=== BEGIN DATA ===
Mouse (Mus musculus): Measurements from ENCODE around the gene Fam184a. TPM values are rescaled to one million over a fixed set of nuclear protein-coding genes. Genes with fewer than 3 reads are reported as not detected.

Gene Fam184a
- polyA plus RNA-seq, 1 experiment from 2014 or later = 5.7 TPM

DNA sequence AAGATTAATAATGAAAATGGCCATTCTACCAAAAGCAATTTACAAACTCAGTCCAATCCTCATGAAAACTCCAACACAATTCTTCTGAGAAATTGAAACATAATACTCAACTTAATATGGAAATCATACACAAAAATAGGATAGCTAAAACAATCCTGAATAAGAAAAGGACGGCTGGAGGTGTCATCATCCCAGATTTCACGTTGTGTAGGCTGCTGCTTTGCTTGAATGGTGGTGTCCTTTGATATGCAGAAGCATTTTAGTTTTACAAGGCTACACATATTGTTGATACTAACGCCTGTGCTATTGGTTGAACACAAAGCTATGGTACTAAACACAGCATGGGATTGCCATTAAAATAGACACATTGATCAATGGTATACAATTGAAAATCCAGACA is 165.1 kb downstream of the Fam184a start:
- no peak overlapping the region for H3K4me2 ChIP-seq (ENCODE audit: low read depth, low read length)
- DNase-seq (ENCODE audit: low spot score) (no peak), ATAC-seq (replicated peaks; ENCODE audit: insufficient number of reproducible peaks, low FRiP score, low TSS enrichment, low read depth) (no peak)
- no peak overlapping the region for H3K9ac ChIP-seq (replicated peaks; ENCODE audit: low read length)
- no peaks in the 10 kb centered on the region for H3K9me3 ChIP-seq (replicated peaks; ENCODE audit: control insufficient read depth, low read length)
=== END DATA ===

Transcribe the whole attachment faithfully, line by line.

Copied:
Mouse (Mus musculus): Measurements from ENCODE around the gene Fam184a. TPM values are rescaled to one million over a fixed set of nuclear protein-coding genes. Genes with fewer than 3 reads are reported as not detected.

Gene Fam184a
- polyA plus RNA-seq, 1 experiment from 2014 or later = 5.7 TPM

DNA sequence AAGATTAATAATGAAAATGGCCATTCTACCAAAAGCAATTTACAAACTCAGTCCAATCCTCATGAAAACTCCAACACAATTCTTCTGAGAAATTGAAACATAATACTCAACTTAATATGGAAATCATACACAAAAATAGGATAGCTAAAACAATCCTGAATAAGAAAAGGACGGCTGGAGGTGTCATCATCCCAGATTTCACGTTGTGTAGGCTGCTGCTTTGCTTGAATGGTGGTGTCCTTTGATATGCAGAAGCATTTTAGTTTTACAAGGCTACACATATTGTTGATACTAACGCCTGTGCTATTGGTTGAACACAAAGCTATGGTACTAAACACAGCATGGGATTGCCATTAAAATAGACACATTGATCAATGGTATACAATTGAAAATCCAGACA is 165.1 kb downstream of the Fam184a start:
- no peak overlapping the region for H3K4me2 ChIP-seq (ENCODE audit: low read depth, low read length)
- DNase-seq (ENCODE audit: low spot score) (no peak), ATAC-seq (replicated peaks; ENCODE audit: insufficient number of reproducible peaks, low FRiP score, low TSS enrichment, low read depth) (no peak)
- no peak overlapping the region for H3K9ac ChIP-seq (replicated peaks; ENCODE audit: low read length)
- no peaks in the 10 kb centered on the region for H3K9me3 ChIP-seq (replicated peaks; ENCODE audit: control insufficient read depth, low read length)